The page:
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Sunday, November 05, 2006

Public Schools are Broken (and levy increases will not fix them)

The British comedy troupe "Monty Python's Flying Circus" once did a skit where a man is feeling very sick and goes to see a doctor. After an extensive examination of the patient the doctor announces his findings:

"There is nothing wrong with you that expensive treatment can't prolong."

Unfortunately, the doctor's conclusion is applicable to the our public schools. It's obvious that there are some serious problems, both academic and financial, with our schools. The current Mounds View Schools levy proposal is nothing more than an expensive treatment to mask some ugly symptoms for while but will do nothing to treat the underlying problem. A couple of school board members have begrudgingly admitted this to me when I pressed them on it meetings where they were trying to sell the public on the levy proposal.

In fairness to the Mounds View School Board, not all, but a good deal of the problems with public schools in general are the result of downright stupid federal and state mandates and regulations. Most problems are not going to go away, regardless of what the school boards do or don't do, until the educational system is completely re-structured. This would be a major undertaking that, to do it right, would involve the dismantling of the Department of Education at both the federal and state level. (The federal Department of Education is a relic that was created during the failed Carter Administration that still plagues public education). Ultimately the delivery and administration of education needs to be wrested from centralized government and turned over to local school boards who can contract with the private sector for these services.

This obviously is not going to happen until the situation gets bad enough to force it. Perhaps it is time to force a relatively minor "derailment" now to get the attention of the education bureaucrats at the state and federal level before the inevitable full blown "train wreck" occurs. The Mounds View School District has had an unexpected increase in enrollment this school year which should mitigate some of the disaster the school board had projected should the levy not pass.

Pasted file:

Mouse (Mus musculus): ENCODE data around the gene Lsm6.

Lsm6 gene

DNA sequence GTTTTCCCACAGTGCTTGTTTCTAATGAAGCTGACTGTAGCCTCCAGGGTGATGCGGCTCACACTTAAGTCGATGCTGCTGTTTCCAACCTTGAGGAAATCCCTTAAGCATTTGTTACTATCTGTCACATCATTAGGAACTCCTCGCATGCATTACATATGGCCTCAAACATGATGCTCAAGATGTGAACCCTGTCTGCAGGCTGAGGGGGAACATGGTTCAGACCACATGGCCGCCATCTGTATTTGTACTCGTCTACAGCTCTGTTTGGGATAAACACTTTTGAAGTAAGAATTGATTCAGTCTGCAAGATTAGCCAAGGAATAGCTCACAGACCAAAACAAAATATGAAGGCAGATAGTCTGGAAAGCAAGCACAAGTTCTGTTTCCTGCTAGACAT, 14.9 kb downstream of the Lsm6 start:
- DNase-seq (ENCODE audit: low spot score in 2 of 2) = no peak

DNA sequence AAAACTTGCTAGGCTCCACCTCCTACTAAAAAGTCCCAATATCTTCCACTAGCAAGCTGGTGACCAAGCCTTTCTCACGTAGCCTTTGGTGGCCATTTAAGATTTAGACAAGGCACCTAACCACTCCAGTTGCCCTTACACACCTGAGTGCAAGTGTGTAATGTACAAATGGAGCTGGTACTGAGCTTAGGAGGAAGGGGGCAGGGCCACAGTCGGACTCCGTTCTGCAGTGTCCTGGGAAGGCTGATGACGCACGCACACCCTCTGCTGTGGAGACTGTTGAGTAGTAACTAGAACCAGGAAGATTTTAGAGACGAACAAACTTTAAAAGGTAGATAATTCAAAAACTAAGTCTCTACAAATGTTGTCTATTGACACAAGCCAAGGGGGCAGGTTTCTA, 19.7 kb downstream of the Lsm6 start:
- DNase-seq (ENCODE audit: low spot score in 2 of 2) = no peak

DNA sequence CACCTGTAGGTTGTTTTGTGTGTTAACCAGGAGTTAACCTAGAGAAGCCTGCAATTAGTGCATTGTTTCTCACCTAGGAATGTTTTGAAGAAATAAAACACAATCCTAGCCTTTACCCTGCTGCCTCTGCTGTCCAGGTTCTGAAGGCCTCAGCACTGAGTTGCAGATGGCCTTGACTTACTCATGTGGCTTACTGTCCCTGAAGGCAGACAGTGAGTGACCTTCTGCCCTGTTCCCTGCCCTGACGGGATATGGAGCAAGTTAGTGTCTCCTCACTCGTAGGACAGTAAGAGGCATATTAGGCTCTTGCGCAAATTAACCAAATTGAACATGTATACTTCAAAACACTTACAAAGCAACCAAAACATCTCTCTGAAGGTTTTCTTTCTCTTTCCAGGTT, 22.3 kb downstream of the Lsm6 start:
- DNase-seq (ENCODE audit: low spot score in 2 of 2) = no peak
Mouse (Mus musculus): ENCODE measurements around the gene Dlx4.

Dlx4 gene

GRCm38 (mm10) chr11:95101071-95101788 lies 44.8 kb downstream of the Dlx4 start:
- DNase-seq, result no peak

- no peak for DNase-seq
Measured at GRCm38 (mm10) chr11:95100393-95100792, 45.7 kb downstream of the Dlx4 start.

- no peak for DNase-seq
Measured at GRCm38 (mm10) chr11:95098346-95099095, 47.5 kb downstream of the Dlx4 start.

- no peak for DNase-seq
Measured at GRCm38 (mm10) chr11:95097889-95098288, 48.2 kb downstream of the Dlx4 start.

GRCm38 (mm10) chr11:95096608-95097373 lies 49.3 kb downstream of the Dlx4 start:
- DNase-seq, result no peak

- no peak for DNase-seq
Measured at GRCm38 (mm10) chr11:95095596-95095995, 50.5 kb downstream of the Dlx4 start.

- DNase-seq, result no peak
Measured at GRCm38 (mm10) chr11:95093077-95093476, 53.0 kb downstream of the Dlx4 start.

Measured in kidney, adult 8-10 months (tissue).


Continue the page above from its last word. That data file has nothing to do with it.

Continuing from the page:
We need to not only call the bluff and reject the Mounds View Schools levy increase, but then follow up and pack the school board meetings with angry parents to demand that the cuts that must be made are to areas of waste and excess and not to core classroom functionality. It seems that the school board is trying to sell the notion that their threatened cuts to what most would consider essential services is the only way a failed levy could be dealt with. From what I've seen at school board meetings and from the experience of having kids in the system, I don't buy it.

By cutting off the funding the levy would provide we can force the bureaucracy to start dealing with the underlying problems. It will no doubt be painful and ugly, but it will be even more so in the future if we continue covering up symptoms with money to put off dealing with the problem for a while longer.


Anonymous Anonymous said...

Why don't you reveal your bias? You send your kids to private schools.

11/08/2006 4:50 PM  
Blogger Right Hook said...

Bzzzzt! Wrong conclusion.

There are probably some administrator types at various schools and some Mounds View School Board members who would seriously consider paying the private school tuition for my kids if I just got them out of there and left them the administrators alone. I'm one of those "involved" parents who take education seriously.

My bias is toward limited government and efficient use of taxpayer money. The public school system has grown into a self-perpetuating bureucracy that does not efficiently server the students or the taxpayers.

11/08/2006 5:33 PM  
Blogger Thrifty Scot said...

Those who supported the levy most likely fell into a biased category themselves:

-- People with kids in the schools
-- People who earn a paycheck from the schools
-- People who benefit politically from expanding public sector union membership

Everyone was voting some kind of interest - claims of bias are a diversion from addressing the facts.

11/09/2006 11:58 AM  

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